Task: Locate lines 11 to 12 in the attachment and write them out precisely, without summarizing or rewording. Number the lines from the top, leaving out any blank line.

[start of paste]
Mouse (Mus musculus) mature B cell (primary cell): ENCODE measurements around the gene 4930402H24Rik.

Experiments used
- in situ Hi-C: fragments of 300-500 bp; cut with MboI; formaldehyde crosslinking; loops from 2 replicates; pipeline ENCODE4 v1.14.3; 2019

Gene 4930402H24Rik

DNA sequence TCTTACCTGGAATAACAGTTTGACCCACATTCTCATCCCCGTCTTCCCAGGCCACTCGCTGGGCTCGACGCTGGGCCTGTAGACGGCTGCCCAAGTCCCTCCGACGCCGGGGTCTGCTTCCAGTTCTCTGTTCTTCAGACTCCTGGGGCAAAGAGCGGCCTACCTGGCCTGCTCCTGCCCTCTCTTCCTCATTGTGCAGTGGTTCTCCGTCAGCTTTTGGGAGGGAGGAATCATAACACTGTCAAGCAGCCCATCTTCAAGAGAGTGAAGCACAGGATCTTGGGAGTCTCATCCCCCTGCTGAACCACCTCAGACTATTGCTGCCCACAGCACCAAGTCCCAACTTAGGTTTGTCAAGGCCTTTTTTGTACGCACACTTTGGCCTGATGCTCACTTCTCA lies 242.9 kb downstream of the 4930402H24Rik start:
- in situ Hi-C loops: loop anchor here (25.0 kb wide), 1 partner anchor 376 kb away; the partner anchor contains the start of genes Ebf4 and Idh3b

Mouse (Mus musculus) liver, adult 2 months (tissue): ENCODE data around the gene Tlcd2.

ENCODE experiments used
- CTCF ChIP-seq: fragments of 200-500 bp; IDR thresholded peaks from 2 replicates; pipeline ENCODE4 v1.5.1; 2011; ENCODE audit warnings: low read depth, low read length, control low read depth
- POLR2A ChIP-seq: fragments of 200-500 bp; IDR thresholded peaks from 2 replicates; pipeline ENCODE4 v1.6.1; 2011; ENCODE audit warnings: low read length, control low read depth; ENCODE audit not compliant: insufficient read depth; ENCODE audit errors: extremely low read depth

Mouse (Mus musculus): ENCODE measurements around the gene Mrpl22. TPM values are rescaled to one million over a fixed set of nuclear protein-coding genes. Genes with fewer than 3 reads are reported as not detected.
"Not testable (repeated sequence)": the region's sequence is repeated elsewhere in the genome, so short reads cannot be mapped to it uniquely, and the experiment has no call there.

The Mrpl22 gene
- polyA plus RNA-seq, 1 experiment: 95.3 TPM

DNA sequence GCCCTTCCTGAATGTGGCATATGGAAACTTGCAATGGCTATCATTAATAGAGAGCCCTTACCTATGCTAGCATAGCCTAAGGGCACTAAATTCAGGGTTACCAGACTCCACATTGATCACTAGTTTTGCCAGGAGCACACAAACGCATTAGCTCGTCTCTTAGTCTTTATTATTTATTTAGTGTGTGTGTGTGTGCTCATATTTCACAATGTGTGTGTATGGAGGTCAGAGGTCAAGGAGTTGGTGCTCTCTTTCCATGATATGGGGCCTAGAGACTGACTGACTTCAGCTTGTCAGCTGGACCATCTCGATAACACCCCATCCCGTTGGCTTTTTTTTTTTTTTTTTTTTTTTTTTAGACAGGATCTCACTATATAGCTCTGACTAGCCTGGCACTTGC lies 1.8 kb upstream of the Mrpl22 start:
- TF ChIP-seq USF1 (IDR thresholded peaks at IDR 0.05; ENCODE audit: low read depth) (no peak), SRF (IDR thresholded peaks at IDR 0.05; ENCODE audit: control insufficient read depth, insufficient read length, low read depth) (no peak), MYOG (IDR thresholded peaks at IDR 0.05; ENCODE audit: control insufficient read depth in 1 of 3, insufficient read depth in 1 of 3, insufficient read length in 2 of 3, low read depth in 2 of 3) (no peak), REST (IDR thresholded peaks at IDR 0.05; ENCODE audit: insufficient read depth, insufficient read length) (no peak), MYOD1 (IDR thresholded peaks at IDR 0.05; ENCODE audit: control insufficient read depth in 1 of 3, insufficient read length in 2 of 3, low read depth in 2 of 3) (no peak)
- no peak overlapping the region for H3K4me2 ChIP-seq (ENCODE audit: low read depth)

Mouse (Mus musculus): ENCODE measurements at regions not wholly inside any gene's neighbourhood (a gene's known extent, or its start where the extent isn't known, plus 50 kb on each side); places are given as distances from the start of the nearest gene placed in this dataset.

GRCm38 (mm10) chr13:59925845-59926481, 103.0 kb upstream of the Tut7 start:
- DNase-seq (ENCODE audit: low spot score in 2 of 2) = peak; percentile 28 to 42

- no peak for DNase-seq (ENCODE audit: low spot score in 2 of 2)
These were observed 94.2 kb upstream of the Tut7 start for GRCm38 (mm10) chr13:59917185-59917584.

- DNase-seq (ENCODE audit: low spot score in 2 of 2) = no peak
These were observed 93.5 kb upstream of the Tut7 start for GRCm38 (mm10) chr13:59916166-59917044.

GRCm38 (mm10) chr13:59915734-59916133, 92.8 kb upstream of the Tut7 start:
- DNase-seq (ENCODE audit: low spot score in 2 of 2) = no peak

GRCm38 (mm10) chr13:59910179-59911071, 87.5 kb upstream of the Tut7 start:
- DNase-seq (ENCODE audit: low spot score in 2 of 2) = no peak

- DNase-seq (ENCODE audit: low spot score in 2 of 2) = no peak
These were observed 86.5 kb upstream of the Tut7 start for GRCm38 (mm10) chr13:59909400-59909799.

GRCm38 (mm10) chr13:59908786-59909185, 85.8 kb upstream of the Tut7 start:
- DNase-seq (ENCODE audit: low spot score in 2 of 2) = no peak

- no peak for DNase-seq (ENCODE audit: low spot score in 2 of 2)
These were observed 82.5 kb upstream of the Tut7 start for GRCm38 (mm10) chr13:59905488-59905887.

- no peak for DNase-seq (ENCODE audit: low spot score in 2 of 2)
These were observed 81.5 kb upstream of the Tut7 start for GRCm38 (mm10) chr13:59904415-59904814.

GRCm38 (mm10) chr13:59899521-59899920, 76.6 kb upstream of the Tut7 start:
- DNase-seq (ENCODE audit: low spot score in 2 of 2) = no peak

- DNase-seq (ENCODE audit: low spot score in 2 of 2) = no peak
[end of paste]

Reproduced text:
Mouse (Mus musculus): ENCODE measurements around the gene Mrpl22. TPM values are rescaled to one million over a fixed set of nuclear protein-coding genes. Genes with fewer than 3 reads are reported as not detected.
"Not testable (repeated sequence)": the region's sequence is repeated elsewhere in the genome, so short reads cannot be mapped to it uniquely, and the experiment has no call there.